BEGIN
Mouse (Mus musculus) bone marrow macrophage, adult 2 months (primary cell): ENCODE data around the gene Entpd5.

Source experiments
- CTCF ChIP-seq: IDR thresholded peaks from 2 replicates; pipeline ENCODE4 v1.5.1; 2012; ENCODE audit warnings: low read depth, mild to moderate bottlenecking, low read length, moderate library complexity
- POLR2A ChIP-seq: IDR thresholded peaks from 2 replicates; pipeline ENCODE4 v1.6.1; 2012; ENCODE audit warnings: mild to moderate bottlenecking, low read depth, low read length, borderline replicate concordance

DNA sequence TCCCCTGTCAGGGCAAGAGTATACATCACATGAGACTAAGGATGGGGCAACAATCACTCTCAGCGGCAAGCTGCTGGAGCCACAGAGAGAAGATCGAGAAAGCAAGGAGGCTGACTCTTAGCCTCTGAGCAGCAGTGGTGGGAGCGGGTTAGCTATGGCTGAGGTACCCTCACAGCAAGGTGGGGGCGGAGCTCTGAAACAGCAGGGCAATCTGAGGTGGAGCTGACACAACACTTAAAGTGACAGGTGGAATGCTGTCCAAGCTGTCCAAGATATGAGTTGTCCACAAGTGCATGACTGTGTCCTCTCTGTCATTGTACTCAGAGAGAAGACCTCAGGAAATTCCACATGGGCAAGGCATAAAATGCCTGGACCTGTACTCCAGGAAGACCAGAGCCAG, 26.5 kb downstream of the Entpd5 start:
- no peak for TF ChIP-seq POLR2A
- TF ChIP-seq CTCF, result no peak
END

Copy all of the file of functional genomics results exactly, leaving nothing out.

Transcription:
Mouse (Mus musculus) bone marrow macrophage, adult 2 months (primary cell): ENCODE data around the gene Entpd5.

Source experiments
- CTCF ChIP-seq: IDR thresholded peaks from 2 replicates; pipeline ENCODE4 v1.5.1; 2012; ENCODE audit warnings: low read depth, mild to moderate bottlenecking, low read length, moderate library complexity
- POLR2A ChIP-seq: IDR thresholded peaks from 2 replicates; pipeline ENCODE4 v1.6.1; 2012; ENCODE audit warnings: mild to moderate bottlenecking, low read depth, low read length, borderline replicate concordance

DNA sequence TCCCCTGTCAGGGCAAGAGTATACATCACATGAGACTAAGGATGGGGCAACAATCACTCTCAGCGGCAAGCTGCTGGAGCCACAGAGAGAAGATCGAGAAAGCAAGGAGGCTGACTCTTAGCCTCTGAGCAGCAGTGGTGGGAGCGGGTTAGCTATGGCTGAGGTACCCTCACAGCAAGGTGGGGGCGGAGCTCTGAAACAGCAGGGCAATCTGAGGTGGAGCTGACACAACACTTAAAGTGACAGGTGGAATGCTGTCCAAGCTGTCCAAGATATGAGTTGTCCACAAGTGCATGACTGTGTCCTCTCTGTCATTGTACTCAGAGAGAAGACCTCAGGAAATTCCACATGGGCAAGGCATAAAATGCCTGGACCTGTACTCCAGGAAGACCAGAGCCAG, 26.5 kb downstream of the Entpd5 start:
- no peak for TF ChIP-seq POLR2A
- TF ChIP-seq CTCF, result no peak